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Musician Empowerment Creating Lasting Community Impact In Recife, Brazil

By May 5, 2015August 26th, 2022Blog

Recife, Brazil (May 2015)

3In the early days of PeaceTones®, our president was introduced to the incomparable Kurt Shaw and “Shine A Light.” Shine a Light teaches the digital arts to marginalized children all over Latin America, so that their communities can come to see themselves — and show themselves — in a new light. With PeaceTones’ dreams of musician empowerment and strengthening the rule of law in tow, it quickly became clear that this was a perfect place to start the PeaceTones® journey. For the last decade, Shine a Light has worked to use culture as a tool for peacemaking in the favelas of Recife, often supported by PeaceTones®. Their initial music, dance, and video projects developed a group of young leaders committed to make a difference. This laid the foundation for the development of a news channel called FavelaNews which has inspired real structural change in Recife and beyond. As Kurt, their Director, describes,

“In a 2011 research project we published as the Cartography of the Favela, we found two major reasons cited by young men and women for joining gangs: the desire to be respected and rage at an unjust world.  Crime provided a way to be recognized as powerful and important, while guns offered one of the few ways to express rage into action. With a local news channel that recognized young people for the good things that they do, and offers a productive way to express their rage when the police or another gang kills their family or friends, FavelaNews has diffused two important motivations for violence. In addition to other channels to recognize young men and to express rage, FavelaNews has also created new role models. Passing through the streets of the favelas with the reporters, one hears little kids say, ‘Isn’t that such-and-such, the reporter?’  Previously, one had heard such hushed, reverent tones only in reference to gang leaders.  Community leaders and small business people also feel themselves admired, and feel that their work is worthwhile.”4PeaceTones® and Shine a Light have long worked to show that culture and law can make important contributions to peacemaking. FavelaNews is proof of concept, showing that this model truly works, especially when we expand the idea of “law” to include the many formal procedures that people in marginalized communities use to express, think through, and resolve their problems. The goal of sustainable, lasting community development adds an even more depth to our partnership. Over time PeaceTones®, in its capacity as a fair trade music label, has sold and distributed Shine A Light music and DVDs in the 90-10 split model we pioneered. The proceeds of this collaborative endeavor were to be dedicated a community development project of the musicians choosing, demonstrating yet another way music and musicians can be positive agents for social change.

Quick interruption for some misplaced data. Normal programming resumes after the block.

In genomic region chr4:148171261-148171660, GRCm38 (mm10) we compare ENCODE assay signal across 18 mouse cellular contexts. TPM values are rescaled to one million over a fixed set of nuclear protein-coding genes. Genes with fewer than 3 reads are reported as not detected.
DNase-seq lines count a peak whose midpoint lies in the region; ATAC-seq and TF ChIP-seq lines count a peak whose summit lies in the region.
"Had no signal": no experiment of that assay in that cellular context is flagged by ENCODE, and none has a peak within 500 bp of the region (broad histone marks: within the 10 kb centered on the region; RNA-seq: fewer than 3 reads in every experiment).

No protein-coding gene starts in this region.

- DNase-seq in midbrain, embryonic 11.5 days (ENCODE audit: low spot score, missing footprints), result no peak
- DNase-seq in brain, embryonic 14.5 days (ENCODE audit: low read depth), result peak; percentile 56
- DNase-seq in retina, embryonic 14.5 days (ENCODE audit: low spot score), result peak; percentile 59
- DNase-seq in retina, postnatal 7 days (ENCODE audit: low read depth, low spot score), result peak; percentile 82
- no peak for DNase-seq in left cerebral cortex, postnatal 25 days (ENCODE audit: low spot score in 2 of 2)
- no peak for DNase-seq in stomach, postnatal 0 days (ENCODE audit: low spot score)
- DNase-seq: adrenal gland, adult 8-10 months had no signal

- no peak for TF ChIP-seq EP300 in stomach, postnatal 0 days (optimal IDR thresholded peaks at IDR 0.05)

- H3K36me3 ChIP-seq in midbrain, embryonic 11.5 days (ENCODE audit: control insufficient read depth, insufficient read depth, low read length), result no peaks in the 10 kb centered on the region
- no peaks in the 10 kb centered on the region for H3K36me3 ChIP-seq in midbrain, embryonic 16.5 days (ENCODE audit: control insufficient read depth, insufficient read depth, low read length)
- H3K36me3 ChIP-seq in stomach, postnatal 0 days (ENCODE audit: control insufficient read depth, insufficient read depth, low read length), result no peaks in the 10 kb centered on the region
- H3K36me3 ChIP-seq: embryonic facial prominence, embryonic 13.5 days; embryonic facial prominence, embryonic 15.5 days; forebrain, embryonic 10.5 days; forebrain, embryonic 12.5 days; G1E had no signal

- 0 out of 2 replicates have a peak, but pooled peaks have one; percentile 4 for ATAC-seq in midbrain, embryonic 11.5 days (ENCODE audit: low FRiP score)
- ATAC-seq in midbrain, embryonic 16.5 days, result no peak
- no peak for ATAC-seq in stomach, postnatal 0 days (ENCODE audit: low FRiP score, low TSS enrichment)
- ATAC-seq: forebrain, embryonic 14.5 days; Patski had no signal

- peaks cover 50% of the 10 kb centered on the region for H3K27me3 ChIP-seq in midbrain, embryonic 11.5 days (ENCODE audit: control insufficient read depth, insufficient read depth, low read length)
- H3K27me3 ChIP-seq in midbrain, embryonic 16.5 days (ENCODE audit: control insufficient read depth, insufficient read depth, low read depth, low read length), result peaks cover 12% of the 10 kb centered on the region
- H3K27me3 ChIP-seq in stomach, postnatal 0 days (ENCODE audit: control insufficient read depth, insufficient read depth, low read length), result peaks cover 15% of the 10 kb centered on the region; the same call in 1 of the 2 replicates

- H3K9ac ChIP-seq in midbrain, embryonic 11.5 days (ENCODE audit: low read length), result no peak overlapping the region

2Last weekend, this vision came to life. Our original artists that we worked with years ago- Okado, Detefon, and Jonas- organized the first day of a series of events designed for positive and lasting community development. They hosted a breakdance competition for almost 50 dancers, then opened the stage for anyone else who wanted to participate with an audience of a cool 500 community members. Okado, Detefon, and Jonas will next meet with some of the most interested participants. Their plan is to run a series of dance workshops, rap workshops, as well as hire a professional silk-screener to train people in designing their own logos and shirts. The latter is a significant moment as there exist several big apparel makers whose expensive clothes stimulate young men to deal drugs so they can have the money to buy them. With cool local brands, they hope to undermine that logic and that hegemony, not to mention generate income and develop rule of law in the favela (contracts, SalesForce, taxes, etc)

The power of fair trade music at work!For more information on Shine A Light, visit

By Molly Dow
PeaceTones Program Director

(Photos provided by Kurt Shaw)